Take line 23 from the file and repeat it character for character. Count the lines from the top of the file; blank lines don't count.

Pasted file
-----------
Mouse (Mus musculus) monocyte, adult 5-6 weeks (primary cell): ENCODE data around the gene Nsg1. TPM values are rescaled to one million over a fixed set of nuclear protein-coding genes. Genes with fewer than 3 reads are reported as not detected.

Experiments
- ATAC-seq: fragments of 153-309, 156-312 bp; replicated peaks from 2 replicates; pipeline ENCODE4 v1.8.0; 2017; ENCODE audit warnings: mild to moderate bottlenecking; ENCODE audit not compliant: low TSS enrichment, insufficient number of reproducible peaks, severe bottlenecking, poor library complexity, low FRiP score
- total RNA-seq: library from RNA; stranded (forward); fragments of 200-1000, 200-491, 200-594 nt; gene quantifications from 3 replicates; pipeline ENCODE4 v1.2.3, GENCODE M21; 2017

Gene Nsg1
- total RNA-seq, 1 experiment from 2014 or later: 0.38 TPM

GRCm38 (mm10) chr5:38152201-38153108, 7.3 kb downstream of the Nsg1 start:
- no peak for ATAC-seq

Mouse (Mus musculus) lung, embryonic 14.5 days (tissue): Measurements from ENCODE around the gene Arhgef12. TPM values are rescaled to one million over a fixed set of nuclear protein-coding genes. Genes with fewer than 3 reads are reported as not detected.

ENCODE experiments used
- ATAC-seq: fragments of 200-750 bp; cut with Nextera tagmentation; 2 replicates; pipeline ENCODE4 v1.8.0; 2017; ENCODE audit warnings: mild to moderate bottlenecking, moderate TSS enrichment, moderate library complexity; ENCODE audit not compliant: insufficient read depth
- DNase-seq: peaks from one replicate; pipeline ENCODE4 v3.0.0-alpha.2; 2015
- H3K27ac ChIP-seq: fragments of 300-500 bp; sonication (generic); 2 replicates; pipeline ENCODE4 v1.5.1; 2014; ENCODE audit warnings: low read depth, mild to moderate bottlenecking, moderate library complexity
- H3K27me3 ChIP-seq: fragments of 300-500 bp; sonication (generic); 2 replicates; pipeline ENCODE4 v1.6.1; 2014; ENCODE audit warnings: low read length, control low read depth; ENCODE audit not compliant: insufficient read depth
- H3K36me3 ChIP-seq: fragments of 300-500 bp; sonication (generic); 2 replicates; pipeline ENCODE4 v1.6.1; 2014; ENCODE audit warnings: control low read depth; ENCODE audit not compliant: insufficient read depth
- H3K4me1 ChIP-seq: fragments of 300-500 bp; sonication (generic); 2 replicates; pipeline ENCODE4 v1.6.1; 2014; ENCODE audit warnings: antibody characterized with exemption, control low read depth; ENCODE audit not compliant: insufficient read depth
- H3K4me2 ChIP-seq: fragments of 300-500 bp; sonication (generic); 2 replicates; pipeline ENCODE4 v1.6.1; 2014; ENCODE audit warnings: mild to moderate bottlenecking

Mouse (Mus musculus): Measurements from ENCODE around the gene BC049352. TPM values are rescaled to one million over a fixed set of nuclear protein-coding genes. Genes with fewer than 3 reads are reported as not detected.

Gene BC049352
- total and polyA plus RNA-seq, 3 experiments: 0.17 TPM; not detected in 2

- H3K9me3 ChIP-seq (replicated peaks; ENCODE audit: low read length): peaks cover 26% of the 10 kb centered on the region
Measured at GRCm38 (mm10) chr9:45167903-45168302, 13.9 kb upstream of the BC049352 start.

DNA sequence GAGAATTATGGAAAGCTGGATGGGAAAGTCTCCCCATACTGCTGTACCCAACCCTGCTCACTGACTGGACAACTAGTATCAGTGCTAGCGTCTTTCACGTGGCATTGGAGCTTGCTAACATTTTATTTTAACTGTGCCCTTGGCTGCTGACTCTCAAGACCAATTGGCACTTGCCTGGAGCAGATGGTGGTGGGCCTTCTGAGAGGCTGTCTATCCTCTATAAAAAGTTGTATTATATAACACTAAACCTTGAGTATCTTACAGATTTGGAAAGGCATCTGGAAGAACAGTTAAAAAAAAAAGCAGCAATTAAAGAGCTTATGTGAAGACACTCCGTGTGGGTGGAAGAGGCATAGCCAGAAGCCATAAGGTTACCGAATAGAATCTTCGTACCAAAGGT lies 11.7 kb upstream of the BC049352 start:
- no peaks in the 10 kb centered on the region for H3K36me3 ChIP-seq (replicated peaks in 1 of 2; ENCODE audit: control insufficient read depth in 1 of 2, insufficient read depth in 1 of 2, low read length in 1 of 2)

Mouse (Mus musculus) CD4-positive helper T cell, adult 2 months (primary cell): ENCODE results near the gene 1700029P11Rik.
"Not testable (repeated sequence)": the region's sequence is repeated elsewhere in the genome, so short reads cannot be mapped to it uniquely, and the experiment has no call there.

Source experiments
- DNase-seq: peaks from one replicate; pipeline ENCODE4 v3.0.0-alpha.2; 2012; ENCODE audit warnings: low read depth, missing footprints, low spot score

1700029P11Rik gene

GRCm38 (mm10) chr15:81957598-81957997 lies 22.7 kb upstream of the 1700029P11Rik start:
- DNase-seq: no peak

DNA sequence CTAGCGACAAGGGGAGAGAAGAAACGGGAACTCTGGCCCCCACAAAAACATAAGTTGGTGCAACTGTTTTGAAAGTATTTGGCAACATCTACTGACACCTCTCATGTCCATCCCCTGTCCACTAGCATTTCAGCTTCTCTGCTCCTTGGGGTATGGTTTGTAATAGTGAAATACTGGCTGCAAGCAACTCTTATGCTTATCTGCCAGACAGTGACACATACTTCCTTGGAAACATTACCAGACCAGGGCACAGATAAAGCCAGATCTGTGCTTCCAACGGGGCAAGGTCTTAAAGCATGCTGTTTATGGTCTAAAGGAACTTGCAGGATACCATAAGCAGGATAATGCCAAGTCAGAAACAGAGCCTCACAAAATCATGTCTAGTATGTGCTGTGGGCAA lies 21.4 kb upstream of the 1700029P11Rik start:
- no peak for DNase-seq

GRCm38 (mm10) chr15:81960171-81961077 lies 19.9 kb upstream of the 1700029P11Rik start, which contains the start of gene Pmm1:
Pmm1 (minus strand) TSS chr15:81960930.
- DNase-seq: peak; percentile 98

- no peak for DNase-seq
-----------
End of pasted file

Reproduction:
DNA sequence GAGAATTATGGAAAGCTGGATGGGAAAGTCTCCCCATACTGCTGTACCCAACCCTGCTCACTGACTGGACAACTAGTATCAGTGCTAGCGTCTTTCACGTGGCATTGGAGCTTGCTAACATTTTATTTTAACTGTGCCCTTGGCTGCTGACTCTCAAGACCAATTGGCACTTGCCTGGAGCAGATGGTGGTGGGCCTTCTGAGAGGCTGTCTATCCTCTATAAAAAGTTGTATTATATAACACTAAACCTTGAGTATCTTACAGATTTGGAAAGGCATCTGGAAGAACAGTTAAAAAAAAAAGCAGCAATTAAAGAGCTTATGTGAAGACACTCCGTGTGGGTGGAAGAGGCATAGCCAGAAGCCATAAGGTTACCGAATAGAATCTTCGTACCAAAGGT lies 11.7 kb upstream of the BC049352 start: